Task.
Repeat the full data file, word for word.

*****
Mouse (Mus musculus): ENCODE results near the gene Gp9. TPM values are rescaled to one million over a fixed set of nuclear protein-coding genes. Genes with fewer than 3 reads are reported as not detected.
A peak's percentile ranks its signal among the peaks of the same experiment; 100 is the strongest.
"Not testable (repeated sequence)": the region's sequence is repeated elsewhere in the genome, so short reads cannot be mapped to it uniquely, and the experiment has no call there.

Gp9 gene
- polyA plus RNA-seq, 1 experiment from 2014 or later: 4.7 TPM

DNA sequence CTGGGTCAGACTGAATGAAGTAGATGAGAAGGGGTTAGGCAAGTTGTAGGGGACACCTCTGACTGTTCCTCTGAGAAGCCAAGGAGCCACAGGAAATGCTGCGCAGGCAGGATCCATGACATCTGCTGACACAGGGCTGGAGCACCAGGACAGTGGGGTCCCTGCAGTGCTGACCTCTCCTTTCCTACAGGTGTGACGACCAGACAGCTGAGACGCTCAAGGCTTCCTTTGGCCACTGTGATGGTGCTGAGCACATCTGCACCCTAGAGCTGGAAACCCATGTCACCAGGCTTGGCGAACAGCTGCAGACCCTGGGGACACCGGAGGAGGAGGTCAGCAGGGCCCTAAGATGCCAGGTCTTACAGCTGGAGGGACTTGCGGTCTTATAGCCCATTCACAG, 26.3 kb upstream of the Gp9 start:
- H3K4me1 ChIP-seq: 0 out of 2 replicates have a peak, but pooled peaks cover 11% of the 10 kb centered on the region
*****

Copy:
Mouse (Mus musculus): ENCODE results near the gene Gp9. TPM values are rescaled to one million over a fixed set of nuclear protein-coding genes. Genes with fewer than 3 reads are reported as not detected.
A peak's percentile ranks its signal among the peaks of the same experiment; 100 is the strongest.
"Not testable (repeated sequence)": the region's sequence is repeated elsewhere in the genome, so short reads cannot be mapped to it uniquely, and the experiment has no call there.

Gp9 gene
- polyA plus RNA-seq, 1 experiment from 2014 or later: 4.7 TPM

DNA sequence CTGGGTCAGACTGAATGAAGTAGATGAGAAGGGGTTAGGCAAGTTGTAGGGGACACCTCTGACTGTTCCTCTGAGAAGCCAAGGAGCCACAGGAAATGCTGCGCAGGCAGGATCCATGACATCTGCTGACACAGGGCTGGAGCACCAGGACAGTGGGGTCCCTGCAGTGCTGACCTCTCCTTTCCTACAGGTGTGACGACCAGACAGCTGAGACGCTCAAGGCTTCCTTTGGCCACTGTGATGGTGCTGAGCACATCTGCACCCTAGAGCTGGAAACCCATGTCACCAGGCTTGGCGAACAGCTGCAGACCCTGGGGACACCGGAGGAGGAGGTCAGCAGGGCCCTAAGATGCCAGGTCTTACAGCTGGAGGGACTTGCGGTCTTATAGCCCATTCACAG, 26.3 kb upstream of the Gp9 start:
- H3K4me1 ChIP-seq: 0 out of 2 replicates have a peak, but pooled peaks cover 11% of the 10 kb centered on the region